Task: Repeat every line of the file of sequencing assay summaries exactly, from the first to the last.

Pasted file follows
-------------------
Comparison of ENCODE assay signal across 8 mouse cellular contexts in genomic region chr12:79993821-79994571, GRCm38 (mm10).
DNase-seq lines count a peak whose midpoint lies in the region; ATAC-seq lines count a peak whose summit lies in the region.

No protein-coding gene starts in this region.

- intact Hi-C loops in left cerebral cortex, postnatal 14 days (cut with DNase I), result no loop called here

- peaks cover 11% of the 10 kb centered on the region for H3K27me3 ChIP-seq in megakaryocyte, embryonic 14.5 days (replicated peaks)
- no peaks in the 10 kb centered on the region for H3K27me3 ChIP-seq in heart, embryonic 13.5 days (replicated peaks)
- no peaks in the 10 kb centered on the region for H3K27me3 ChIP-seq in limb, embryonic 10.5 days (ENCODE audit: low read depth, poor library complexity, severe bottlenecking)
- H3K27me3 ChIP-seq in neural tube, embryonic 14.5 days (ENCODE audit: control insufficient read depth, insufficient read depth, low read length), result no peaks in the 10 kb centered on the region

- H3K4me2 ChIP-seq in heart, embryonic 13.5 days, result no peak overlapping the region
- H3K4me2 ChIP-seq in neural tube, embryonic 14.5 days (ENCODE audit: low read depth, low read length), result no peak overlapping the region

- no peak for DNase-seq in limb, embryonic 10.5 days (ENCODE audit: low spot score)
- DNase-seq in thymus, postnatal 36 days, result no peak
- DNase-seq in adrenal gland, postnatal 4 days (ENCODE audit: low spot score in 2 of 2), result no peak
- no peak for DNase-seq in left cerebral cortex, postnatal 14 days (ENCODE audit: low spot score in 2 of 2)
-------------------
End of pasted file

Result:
Comparison of ENCODE assay signal across 8 mouse cellular contexts in genomic region chr12:79993821-79994571, GRCm38 (mm10).
DNase-seq lines count a peak whose midpoint lies in the region; ATAC-seq lines count a peak whose summit lies in the region.

No protein-coding gene starts in this region.

- intact Hi-C loops in left cerebral cortex, postnatal 14 days (cut with DNase I), result no loop called here

- peaks cover 11% of the 10 kb centered on the region for H3K27me3 ChIP-seq in megakaryocyte, embryonic 14.5 days (replicated peaks)
- no peaks in the 10 kb centered on the region for H3K27me3 ChIP-seq in heart, embryonic 13.5 days (replicated peaks)
- no peaks in the 10 kb centered on the region for H3K27me3 ChIP-seq in limb, embryonic 10.5 days (ENCODE audit: low read depth, poor library complexity, severe bottlenecking)
- H3K27me3 ChIP-seq in neural tube, embryonic 14.5 days (ENCODE audit: control insufficient read depth, insufficient read depth, low read length), result no peaks in the 10 kb centered on the region

- H3K4me2 ChIP-seq in heart, embryonic 13.5 days, result no peak overlapping the region
- H3K4me2 ChIP-seq in neural tube, embryonic 14.5 days (ENCODE audit: low read depth, low read length), result no peak overlapping the region

- no peak for DNase-seq in limb, embryonic 10.5 days (ENCODE audit: low spot score)
- DNase-seq in thymus, postnatal 36 days, result no peak
- DNase-seq in adrenal gland, postnatal 4 days (ENCODE audit: low spot score in 2 of 2), result no peak
- no peak for DNase-seq in left cerebral cortex, postnatal 14 days (ENCODE audit: low spot score in 2 of 2)